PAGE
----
With the current popularity of movies based on comic-book superheroes, it’s no surprise that rare and collectable comics are appreciating in value. If you own a classic such as Action Comics 1 (1938), featuring the first appearance of Superman and worth $3,200,000; or Detective Comics 27 (1939), the first appearance of Batman and worth $2,230,000; you wouldn’t just read it then throw it under your bed.
No modern comic will reach anything like that value again – rarity and condition, as well as age and content are the key to value, and modern comics are printed in huge quantities and commonly stored away by collectors in museum-quality conditions. But even a modest investment can pay off with a bit of luck – in 1977 our own Editor bought a copy of Issue 1 of the independently published Cerebus the Aardvark for 75p, selling it ten years later for £450. It’s now worth $16,500. Go figure.
So given the chance to pick up something which may accumulate in value, for a relatively small outlay of a few pounds, comics may well be worth a punt.
First published in 1937, Detective Comics, the origin of the DC label and home to the Batman character, reaches a milestone in March with the publication of Issue 1,000. It’s the longest continuously published comic book in the United States, and though the issue numbering system and publishing frequency have changed over the years, it reverted to its original numbering scheme in 2016, so issue 1,000 is of real significance for the title.
Detective Comics is most famous for introducing the Batman character and universe in Issue 37, dated May 1939. Writers Bob Kane and Bill Finger created the character, and leading artists and writers associated with Batman over the years include Frank Miller, Alan Grant, Doug Moench, lan Moore, Neal Adams, Walt Simonson and Brian Bolland.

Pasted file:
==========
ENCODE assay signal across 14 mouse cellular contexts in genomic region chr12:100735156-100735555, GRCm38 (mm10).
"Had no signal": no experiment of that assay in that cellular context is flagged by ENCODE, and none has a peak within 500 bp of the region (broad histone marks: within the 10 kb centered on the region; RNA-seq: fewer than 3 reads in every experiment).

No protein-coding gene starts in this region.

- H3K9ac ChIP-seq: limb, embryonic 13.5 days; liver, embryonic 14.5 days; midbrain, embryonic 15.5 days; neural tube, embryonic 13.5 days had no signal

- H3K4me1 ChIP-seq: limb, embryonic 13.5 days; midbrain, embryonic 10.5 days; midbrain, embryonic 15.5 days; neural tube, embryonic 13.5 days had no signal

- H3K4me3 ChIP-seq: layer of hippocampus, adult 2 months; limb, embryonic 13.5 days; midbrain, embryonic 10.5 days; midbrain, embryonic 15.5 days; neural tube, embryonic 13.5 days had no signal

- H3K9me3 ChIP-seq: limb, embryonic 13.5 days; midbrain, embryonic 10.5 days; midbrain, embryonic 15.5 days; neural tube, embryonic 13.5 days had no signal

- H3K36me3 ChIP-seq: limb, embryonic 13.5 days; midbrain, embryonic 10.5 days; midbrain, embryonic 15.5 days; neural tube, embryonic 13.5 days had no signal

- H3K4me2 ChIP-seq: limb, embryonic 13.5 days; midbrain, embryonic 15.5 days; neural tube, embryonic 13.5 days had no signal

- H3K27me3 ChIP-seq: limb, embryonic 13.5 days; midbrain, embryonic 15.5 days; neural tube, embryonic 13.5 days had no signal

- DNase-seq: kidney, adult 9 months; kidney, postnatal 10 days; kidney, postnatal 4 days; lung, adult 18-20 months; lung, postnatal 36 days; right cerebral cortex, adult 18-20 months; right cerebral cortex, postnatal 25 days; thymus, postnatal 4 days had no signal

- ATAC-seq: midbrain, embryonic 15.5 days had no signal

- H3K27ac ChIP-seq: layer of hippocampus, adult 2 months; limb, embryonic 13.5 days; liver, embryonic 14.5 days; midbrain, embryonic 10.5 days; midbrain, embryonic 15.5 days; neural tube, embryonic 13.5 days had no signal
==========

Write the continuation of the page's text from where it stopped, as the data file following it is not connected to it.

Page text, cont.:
It’s now common for comics to be issued with several variant covers – it’s become a rather tired ploy to increase sales – but as part of DC’s year-long global celebration of Batman’s 80th anniversary, Issue 1,000 of Detective Comics, due for publication on 29th March, will feature no fewer than 11 official DC variant covers, plus countless exclusives from comic dealers – possibly as many as 100 in total. So good luck trying to collect them all.
Apart from the official cover by Jim Lee, variant covers include one by Brian Bolland (a Forbidden Planet dealer exclusive, limited to 2,500 copies, featuring a homage to his own artwork from the launch of the shop 40 years ago); a Jeehyung Lee variant showing Batman’s nemesis Harley Quinn, limited to 3,000; covers paying homage to the ‘60s and ‘80s art of Jim Steranko and Frank Miller; and for those who appreciate modern art, there’s even a blank cover variant with no artwork at all, just the logos.
Writers contributing to the issue include Kevin Smith, Christopher Priest, Paul Dini and Denny O’Neil – so there’s plenty to read before you board it, seal it in an acid-free bag and store it (upright, remember) in an airtight filing cabinet. In 50 years’ time, Detective Comics Issue 1,000 may be worth a fortune.